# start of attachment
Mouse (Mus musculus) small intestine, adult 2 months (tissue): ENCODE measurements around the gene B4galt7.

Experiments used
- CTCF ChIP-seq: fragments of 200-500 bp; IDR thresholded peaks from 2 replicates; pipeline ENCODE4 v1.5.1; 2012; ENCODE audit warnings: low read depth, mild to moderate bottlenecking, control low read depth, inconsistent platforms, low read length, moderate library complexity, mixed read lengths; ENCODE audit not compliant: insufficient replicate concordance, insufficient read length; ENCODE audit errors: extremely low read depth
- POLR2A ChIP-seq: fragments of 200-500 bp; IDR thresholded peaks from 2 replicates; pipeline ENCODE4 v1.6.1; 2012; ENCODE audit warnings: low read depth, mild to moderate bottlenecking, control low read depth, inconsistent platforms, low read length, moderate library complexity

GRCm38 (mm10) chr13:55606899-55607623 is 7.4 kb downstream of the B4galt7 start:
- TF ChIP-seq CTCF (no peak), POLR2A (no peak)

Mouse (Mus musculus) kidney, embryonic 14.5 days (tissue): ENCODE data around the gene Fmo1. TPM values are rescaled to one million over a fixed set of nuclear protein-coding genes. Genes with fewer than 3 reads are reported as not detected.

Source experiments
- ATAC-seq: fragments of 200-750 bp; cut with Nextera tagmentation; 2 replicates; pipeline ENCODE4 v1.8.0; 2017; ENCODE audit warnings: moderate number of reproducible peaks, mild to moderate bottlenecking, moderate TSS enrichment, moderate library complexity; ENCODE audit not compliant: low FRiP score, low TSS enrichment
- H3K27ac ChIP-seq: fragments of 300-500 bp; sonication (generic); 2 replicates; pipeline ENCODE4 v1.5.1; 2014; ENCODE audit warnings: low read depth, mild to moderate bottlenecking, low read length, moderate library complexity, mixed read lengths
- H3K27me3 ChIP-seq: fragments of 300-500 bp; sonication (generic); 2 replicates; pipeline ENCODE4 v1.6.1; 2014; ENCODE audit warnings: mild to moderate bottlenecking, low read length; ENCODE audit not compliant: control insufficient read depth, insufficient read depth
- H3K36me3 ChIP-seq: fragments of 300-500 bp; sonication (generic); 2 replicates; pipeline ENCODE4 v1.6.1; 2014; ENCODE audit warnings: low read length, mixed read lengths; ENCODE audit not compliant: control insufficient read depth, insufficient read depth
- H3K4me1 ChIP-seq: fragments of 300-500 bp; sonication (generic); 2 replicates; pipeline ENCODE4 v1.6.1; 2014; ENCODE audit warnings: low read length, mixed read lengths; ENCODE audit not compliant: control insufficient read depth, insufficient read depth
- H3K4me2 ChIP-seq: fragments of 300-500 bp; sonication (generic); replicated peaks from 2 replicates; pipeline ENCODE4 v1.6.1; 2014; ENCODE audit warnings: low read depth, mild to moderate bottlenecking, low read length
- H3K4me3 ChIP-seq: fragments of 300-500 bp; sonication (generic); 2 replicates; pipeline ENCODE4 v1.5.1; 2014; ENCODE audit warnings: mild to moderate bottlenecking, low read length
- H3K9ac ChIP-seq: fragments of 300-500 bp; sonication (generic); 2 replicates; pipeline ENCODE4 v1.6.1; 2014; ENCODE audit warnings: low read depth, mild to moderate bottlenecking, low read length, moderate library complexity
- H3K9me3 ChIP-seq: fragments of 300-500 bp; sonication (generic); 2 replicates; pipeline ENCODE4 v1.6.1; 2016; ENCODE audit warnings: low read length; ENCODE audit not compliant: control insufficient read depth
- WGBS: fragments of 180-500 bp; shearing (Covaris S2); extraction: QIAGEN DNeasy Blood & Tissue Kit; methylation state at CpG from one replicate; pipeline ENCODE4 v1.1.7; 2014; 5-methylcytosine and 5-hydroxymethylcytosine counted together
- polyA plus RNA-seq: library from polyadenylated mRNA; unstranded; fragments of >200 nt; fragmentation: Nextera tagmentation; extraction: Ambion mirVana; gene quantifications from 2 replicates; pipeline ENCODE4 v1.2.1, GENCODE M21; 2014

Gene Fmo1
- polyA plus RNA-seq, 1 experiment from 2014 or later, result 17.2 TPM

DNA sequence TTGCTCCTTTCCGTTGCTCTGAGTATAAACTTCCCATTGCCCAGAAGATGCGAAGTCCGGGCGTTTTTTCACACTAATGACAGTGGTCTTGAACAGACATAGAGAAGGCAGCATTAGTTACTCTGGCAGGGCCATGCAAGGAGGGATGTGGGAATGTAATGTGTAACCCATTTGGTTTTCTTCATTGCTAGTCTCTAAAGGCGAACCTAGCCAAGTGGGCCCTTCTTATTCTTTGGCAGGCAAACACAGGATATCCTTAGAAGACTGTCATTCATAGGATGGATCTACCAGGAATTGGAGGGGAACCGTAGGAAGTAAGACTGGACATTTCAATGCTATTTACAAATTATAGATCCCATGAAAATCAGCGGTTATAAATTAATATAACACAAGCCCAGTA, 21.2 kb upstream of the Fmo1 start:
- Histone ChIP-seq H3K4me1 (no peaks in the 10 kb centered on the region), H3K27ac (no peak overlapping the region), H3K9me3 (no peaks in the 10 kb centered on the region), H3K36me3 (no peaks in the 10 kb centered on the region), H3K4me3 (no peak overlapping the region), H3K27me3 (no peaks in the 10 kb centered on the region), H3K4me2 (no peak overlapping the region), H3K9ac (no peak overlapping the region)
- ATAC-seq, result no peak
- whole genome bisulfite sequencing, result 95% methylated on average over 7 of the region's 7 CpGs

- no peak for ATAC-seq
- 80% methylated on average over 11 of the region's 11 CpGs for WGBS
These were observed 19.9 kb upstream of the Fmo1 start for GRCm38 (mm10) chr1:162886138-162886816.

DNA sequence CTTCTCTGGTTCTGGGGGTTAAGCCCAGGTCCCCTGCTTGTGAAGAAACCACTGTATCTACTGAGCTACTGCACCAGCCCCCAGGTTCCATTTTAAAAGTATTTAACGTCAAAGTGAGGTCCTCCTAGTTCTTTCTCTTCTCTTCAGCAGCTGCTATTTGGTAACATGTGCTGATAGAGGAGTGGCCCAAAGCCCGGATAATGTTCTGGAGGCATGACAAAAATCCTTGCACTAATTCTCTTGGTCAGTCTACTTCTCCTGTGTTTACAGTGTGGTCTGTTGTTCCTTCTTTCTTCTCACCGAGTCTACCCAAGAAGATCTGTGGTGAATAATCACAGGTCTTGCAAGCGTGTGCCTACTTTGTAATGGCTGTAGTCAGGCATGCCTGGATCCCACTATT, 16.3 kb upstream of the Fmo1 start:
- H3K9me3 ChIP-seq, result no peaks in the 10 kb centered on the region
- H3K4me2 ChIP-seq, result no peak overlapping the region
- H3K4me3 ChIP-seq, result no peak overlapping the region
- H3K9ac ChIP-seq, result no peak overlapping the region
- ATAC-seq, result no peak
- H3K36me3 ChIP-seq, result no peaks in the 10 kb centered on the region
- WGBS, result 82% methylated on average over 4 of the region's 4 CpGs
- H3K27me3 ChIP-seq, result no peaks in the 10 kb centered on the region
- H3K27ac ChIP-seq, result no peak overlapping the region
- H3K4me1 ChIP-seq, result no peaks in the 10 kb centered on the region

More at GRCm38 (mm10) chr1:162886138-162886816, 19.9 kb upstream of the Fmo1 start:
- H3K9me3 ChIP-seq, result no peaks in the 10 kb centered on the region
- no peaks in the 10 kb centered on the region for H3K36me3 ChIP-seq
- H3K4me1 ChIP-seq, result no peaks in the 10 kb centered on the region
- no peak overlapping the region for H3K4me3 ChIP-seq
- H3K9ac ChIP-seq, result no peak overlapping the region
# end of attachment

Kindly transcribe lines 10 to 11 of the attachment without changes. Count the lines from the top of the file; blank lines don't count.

- H3K27ac ChIP-seq: fragments of 300-500 bp; sonication (generic); 2 replicates; pipeline ENCODE4 v1.5.1; 2014; ENCODE audit warnings: low read depth, mild to moderate bottlenecking, low read length, moderate library complexity, mixed read lengths
- H3K27me3 ChIP-seq: fragments of 300-500 bp; sonication (generic); 2 replicates; pipeline ENCODE4 v1.6.1; 2014; ENCODE audit warnings: mild to moderate bottlenecking, low read length; ENCODE audit not compliant: control insufficient read depth, insufficient read depth